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Essay on “Politics and Ethics” Complete Essay for Class 9, Class 10, Class 12 and Graduation and other classes.

Politics and Ethics

Democracy is not just confined to the political domain, but it pervades all spheres of society. Ours is age of democracy. Democracy as a form of government, characterised by elections and the installation of a “representative’ government, is becoming a global phenomenon. The fall of the communist regimes in Eastern Europe, and domestic and global changes in Latin America, Africa, and West Asia (the Middle East), have brought democracy to places and shores where it was undreamt of a few decades ago, giving people a taste of freedom.

The globalisation of democaracy as a form of more legitimate representative government has not been accompanied by genuine efforts to tackle the problems of democracy, such as the lack of equilibrium between equality and liberty, the dictatorship of the majority, the actual as well as manufactured disinterest on the part of the so-called citizens not participating in the electoral process, resulting in as much as 50 per cent of them not fulfilling their constitutional obligation to vote—the problems highlighted by no other than the most thoughtful observer of democracy as a practice, Alexis de Tocqueville. The challenge, thus, for us now is to widen the universe of democracy in accordance with the historical changes taking place in social systems, as well as in the light of a desired agenda of social and economic transformation.

In the current discourse on democracy, there is the valorization of a false tension between freedom and equality. The dominance of the economies of liberalisation makes us believe that democracy as a political arrangement has nothing to do with the pursuit of welfare and well-being of people, in the context of a pervasive economic deprivation and inequality. But advocates of democracy have now to realise what Robert Dahl argues : “in an advanced democratic country, the economic order would be under-stood as instrumental not merely to the production and distribution of goods but to a much larger range of values including democratic values”.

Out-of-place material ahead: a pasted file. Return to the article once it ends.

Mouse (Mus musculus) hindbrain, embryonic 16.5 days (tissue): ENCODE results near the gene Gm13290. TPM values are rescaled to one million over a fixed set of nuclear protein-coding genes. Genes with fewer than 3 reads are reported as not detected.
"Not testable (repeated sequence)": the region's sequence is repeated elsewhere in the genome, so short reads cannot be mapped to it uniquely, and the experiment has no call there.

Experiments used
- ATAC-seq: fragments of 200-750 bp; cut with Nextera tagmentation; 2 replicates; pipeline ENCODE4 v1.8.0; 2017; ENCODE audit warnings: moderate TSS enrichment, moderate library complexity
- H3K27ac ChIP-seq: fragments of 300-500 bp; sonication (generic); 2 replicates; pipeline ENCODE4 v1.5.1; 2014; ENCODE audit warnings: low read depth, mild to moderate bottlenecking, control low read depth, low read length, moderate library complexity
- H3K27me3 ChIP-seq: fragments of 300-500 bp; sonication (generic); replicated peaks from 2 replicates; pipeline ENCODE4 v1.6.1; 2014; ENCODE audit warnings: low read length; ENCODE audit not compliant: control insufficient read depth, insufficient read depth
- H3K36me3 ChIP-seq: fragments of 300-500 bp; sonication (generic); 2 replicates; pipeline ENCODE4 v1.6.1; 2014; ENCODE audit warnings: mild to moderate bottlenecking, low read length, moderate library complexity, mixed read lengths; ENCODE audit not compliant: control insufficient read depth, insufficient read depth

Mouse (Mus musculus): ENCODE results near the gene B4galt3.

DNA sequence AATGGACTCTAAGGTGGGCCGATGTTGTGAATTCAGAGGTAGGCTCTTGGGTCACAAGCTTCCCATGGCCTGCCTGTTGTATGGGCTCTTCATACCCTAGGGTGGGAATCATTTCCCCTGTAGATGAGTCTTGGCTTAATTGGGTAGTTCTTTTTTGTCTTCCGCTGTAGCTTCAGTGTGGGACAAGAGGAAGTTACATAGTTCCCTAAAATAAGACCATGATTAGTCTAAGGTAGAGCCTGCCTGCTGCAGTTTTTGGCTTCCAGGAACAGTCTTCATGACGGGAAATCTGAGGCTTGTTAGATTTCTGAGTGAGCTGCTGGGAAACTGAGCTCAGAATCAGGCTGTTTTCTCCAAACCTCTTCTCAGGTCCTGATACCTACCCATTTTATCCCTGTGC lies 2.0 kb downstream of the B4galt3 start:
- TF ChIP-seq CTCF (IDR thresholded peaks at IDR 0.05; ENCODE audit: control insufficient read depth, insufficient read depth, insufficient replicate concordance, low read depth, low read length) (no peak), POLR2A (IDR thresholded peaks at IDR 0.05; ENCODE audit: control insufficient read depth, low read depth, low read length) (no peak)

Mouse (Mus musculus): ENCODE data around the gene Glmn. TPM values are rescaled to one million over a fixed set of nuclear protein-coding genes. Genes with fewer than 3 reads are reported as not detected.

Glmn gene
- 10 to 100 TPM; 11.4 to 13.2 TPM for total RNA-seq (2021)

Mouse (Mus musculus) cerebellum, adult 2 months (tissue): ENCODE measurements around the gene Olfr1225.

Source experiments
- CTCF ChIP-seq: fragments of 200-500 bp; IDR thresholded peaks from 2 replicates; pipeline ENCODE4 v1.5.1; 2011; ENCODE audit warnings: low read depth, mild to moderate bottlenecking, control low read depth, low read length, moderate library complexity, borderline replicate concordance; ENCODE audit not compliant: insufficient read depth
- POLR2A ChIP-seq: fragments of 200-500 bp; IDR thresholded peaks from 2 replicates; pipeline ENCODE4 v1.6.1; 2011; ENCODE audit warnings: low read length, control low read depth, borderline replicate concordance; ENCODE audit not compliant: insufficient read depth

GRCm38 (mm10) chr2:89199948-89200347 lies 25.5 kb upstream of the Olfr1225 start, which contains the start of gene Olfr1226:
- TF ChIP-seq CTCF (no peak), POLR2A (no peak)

Advanced industrial societies today, by the procedure of democratic politics, have put the issues of welfare and equality on the defensive. The conservative counter-revolution in these societies led by protagonists such as Mr. Ronald Reagan and Mrs. Margaret Thatcher have led a political revolt against the welfare state, on the ground of its inefficiency and its negative impact on the entrepreneurial floor of society. In the political theatre of democratic societies, the welfare class has become a “disposable subject of political representation and an indispensable subject for political dispensability”. But, in the meantime, in a country such as the United States, not only has the gap between the rich and the poor widened but even the middle class has fallen into poverty as a con-sequence of economic restructuring and de-industrialisation. Thus, people in need of social support in advanced industrial societies are not only the people who are the vagabonds but also the middle class who are now “falling from grace”. In this context, democracy as a political process cannot absolve itself of the responsibility of enhancing what Mr. Amartya Sen calls the “functioning and capability” of individuals. The collapse of socialist economies has not vanished the problem of economic deprivation, and advocates of democracy have to support programmes of well-being which con-tribute to “human capital formation” rather than create perpetual dependency. Democracy is not, strictly speaking, confined to the political domain but it ought to pervade all spheres of society. A society consists of several institutions—family, school, firm, university, the press, etc. It may very well be that while a society’s polity may be governed by the formal procedure of democracy, its institutions may function in a very non-democratic manner, as these violently trample upon the dignity of its individual members. A case in point is the way Indian political parties operate. All these parties are votaries of democracy, but the way they con-duct themselves inside their own parties is nothing but senseless authoritarianism. The challenge, thus, now, is to bring the ethos of democracy to the functioning institutions in society. But this is a task politics, as a competitive bidding for power, cannot perform. It is a task for reconstructive movements which are animated by a moral desire to build a good society in the place of systematically produced, pervasive social immobilisation. Reconstructive movements have to democratise not only existing institutions, but also place an alternative institutional design before the citizens, as existing institutions become obsolete in the face of contemporary changes.